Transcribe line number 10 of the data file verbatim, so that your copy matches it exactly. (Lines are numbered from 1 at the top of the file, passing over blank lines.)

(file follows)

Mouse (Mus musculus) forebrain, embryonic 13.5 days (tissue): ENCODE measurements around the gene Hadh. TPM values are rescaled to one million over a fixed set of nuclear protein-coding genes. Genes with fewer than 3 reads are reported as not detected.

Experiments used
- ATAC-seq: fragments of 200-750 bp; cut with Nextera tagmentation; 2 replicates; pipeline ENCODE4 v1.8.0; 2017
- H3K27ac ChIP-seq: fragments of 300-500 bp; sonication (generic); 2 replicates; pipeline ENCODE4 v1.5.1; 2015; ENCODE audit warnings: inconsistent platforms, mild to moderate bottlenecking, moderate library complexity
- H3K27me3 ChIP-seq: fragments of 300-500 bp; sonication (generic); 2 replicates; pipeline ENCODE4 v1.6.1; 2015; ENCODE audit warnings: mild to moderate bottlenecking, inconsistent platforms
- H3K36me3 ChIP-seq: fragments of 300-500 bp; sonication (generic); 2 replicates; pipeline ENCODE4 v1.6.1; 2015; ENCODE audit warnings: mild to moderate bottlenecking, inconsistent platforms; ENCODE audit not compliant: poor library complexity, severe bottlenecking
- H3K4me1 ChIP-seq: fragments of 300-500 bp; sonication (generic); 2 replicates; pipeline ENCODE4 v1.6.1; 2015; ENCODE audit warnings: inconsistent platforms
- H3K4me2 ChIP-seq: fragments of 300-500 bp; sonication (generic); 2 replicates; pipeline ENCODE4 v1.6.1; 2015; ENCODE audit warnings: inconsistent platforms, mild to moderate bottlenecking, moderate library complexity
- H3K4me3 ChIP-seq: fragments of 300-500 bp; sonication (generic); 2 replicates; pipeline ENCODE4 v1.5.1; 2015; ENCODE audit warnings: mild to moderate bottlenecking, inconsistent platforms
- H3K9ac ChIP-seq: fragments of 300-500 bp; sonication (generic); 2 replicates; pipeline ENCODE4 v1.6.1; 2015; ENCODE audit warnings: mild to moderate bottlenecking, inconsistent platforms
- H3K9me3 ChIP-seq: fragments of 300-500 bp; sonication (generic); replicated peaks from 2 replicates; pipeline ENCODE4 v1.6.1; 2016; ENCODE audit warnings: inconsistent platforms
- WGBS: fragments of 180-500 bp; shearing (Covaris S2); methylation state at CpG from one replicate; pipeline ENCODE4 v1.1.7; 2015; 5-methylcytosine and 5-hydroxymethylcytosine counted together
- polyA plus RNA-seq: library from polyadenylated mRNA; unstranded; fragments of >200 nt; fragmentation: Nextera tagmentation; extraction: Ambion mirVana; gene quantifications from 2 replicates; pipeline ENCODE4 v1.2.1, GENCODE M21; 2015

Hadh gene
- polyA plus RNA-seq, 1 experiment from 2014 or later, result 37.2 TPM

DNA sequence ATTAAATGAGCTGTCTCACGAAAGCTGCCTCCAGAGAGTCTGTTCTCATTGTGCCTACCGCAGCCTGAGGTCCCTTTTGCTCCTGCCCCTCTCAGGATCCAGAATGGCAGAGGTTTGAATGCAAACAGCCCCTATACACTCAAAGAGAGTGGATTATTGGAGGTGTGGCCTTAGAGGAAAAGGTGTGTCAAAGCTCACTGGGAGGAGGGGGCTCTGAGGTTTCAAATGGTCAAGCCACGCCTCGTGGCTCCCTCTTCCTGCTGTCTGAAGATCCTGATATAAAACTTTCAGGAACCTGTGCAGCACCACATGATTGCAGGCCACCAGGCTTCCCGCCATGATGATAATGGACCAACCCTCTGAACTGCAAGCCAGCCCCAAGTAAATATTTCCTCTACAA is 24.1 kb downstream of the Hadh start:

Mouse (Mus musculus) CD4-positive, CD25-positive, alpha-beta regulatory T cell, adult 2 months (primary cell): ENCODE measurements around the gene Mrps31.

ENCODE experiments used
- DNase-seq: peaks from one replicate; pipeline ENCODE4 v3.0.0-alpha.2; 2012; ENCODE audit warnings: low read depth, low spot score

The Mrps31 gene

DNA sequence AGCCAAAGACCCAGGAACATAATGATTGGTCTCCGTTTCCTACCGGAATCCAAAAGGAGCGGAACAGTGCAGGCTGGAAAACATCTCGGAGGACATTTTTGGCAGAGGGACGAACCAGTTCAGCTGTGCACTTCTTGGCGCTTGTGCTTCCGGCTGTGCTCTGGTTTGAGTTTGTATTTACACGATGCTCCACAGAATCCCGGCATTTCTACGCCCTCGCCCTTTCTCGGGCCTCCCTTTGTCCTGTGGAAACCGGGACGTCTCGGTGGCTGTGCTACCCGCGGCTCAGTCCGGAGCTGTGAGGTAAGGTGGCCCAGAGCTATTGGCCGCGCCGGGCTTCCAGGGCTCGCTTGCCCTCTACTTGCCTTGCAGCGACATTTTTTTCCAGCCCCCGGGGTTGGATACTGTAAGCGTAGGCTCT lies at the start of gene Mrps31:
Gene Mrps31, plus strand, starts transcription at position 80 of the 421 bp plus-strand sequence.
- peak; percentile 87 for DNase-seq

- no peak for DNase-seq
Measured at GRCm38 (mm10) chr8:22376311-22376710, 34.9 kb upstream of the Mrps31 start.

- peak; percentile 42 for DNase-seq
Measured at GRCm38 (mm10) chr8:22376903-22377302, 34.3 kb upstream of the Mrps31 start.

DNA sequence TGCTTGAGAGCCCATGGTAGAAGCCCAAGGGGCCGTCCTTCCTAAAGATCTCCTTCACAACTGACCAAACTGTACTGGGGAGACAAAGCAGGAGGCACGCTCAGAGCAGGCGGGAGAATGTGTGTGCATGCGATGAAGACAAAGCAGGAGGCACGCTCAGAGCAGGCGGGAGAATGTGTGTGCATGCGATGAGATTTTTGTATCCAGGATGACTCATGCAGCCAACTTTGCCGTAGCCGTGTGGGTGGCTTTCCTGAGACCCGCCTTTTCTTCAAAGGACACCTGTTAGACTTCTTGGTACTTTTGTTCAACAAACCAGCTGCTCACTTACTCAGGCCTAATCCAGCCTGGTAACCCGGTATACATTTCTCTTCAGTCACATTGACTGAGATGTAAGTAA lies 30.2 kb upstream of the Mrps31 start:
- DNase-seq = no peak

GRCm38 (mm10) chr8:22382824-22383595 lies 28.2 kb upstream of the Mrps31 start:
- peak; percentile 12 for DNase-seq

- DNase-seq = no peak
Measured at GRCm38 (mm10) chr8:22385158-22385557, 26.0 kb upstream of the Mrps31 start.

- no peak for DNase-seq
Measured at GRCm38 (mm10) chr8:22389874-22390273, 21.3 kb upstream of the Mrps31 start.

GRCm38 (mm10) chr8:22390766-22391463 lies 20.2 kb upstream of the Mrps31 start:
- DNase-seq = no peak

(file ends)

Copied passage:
- H3K9ac ChIP-seq: fragments of 300-500 bp; sonication (generic); 2 replicates; pipeline ENCODE4 v1.6.1; 2015; ENCODE audit warnings: mild to moderate bottlenecking, inconsistent platforms